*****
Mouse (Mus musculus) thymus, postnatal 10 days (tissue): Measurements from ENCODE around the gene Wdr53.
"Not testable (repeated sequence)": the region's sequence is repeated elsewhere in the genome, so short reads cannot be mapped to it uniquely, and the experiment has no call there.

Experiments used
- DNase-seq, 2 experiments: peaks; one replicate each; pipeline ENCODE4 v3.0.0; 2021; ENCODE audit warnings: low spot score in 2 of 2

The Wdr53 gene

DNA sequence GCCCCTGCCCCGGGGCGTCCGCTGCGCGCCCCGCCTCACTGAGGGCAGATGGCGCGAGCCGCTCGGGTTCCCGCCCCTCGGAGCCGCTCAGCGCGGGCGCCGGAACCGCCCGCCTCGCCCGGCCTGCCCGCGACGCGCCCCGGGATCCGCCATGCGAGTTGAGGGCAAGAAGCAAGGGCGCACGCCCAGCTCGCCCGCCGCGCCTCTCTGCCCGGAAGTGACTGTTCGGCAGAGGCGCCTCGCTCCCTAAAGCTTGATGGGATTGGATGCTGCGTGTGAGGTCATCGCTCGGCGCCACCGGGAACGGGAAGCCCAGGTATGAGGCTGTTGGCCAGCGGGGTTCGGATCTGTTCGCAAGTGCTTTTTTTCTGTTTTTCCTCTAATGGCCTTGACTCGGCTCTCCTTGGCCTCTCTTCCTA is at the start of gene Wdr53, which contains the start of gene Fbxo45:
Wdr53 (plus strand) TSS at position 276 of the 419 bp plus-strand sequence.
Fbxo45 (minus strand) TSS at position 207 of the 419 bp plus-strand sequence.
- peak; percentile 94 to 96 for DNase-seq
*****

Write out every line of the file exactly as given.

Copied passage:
Mouse (Mus musculus) thymus, postnatal 10 days (tissue): Measurements from ENCODE around the gene Wdr53.
"Not testable (repeated sequence)": the region's sequence is repeated elsewhere in the genome, so short reads cannot be mapped to it uniquely, and the experiment has no call there.

Experiments used
- DNase-seq, 2 experiments: peaks; one replicate each; pipeline ENCODE4 v3.0.0; 2021; ENCODE audit warnings: low spot score in 2 of 2

The Wdr53 gene

DNA sequence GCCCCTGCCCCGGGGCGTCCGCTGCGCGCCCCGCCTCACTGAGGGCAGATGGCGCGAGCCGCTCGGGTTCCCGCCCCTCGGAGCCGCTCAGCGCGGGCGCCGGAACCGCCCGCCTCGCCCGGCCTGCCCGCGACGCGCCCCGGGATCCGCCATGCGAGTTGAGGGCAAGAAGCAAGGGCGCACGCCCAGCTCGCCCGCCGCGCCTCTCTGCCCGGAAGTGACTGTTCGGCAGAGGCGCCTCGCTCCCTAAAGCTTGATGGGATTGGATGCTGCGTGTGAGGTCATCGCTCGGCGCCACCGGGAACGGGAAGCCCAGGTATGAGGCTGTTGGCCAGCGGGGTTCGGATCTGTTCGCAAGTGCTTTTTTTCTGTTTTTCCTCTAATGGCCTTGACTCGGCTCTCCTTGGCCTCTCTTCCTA is at the start of gene Wdr53, which contains the start of gene Fbxo45:
Wdr53 (plus strand) TSS at position 276 of the 419 bp plus-strand sequence.
Fbxo45 (minus strand) TSS at position 207 of the 419 bp plus-strand sequence.
- peak; percentile 94 to 96 for DNase-seq